Film History Essentials: Exécution de Jeanne d’Arc (1898)

(English: The Execution of Joan of Arc)

What it’s about:

Several people in period dress and a troop of guards enter and take up position near a large pyre piled around a stake. Joan of Arc follows behind, leaning on a monk for support. She makes a final plea to the Bishop, who points imperiously to the pyre. She climbs to the top and stands, clutching a crucifix given to her by the monk. The monk descends and kneels, either in prayer or to beg mercy from the Bishop. A man lights the pyre and stands back to watch along with the other spectators.

Why it’s essential:

Georges Hatot began directing films for Lumière in 1896, collaborating frequently with actor Gaston Breteau. In addition, some have credited them with several Gaumont films that are also credited to Alice Guy. Though the Lumière brothers are best known for their actualities, obviously their production company made all sorts of motion pictures during its year of operation. Of the couple dozen films credited to Hatot prior to 1900, what stands out are a series of films about executions and assassinations of figures from French history: the Duke of Guise, French revolutionaries Jean-Paul Marat, Jean-Baptiste Kléber, and Maximilien Robespierre, and (naturally) Joan of Arc.

These films mostly seem to have been tableau vivant inspired by famous works of art depicting the events in question. The primary source of inspiration for Exécution de Jeanne d’Arc was apparently Jules-Eugène Lenepveu’s Joan of Arc at the Stake in Rouen. It is a massive, 15-foot canvas that adorns a wall in the Panthéon, one of a series of paintings showing various scenes from Joan’s life. Lenepveu painted this series between 1886 and 1890, so its completion was relatively recent.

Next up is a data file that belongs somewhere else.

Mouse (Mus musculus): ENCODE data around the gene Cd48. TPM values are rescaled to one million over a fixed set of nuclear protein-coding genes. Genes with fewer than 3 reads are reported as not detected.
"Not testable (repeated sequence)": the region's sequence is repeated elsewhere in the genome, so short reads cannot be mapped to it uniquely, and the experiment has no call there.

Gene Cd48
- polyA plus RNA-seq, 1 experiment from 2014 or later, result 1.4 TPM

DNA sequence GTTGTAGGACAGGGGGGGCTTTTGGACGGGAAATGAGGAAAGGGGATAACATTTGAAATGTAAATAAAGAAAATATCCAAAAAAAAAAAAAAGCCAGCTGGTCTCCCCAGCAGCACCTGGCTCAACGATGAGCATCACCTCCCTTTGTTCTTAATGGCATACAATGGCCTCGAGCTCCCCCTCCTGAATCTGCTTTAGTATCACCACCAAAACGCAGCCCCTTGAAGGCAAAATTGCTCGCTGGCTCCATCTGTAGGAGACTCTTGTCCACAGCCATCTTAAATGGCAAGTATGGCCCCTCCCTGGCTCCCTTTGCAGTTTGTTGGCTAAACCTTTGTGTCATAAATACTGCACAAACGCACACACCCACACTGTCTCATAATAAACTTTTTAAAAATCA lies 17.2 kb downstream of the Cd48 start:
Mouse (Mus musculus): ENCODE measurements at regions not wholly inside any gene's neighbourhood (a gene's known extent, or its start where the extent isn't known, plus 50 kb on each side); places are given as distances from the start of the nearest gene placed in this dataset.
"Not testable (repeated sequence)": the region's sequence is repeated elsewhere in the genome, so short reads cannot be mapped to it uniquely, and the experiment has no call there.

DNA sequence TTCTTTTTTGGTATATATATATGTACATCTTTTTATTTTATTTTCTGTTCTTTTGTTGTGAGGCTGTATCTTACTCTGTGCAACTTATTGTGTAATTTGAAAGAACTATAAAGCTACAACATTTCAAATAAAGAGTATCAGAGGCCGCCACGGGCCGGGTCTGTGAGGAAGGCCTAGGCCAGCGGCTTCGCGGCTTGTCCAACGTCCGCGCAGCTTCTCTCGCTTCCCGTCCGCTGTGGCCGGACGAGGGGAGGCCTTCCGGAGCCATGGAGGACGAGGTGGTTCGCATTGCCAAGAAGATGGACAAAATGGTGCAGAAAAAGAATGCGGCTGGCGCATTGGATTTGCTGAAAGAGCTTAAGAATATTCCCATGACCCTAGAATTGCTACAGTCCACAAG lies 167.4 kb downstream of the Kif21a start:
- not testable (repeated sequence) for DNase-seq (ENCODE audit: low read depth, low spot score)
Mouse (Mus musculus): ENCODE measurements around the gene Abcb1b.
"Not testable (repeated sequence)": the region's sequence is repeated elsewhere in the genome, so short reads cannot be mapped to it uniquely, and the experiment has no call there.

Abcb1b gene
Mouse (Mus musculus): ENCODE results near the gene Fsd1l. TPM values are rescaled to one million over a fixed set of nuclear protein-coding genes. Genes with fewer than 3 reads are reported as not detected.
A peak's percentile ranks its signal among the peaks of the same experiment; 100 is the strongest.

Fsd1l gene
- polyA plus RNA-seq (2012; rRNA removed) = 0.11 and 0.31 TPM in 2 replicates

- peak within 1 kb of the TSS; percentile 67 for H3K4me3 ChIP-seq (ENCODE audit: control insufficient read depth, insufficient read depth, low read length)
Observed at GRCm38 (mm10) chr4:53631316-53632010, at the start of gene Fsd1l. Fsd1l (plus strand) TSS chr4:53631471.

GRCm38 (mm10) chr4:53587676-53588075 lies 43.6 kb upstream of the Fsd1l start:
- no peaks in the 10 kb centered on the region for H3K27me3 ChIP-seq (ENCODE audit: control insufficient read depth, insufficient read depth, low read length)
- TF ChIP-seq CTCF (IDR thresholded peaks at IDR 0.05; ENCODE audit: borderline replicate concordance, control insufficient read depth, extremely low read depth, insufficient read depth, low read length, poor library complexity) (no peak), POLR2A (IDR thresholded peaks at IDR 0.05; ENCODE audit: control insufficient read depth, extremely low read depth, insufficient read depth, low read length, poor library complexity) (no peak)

This particular film is also, of course, another example of the less common and painstaking hand-tinting process that added color to a few special films. Strangely, an image from the black-and-white version of the film seems to show that the hand-tinted version (at least as it exists online) has had the sides trimmed in slightly. There should be another guard visible standing to the far right of the frame, and the two spectators on the left side should not be partially cut off. Notice, too, the sign above Joan’s head at the stake. The quality of this version renders it illegible, but it is clear from the surviving black-and-white image that it says “Hérétique Relaps,” or “Relapsed Heretic” (the “crime” for which Joan was executed at the age of 19).

Why you should see it:

This seems to be the only film in Hatot’s “deaths of historical figures” series that does not show the actual event of the title. (Actually, Mort de Robespierre shows Robespierre being shot in the face. The film’s description claims that this shot ended his life, though he was in fact guillotined later that day.) However, all of Hatot’s similar films depict deaths that are much more sudden (mostly stabbings), and easier to simulate quickly with basic stagecraft. Still, it would have been possible to at least produce a lot of smoke, and the tinting could even have included some flames to great effect. On the other hand, the original painting doesn’t include any flames, either.

This one missed opportunity aside, the film makes particularly effective use of its colors. The guards and other onlookers are dressed in an array of brilliant hues, with the executioner who lights the fire in an especially vivid red. Bishop Cauchon’s gold-and-silver raiment stands out as well. All of these various bright colors are a stark contrast to the plain white worn by Joan herself, emphasizing her purity and her innocence among her accusers and executioners. The hand-tinting here is not only visually striking, but conveys meaning and symbolism as well. This is perhaps the earliest example of color being used in this way in a film.

~ by Jared on April 3, 2023.

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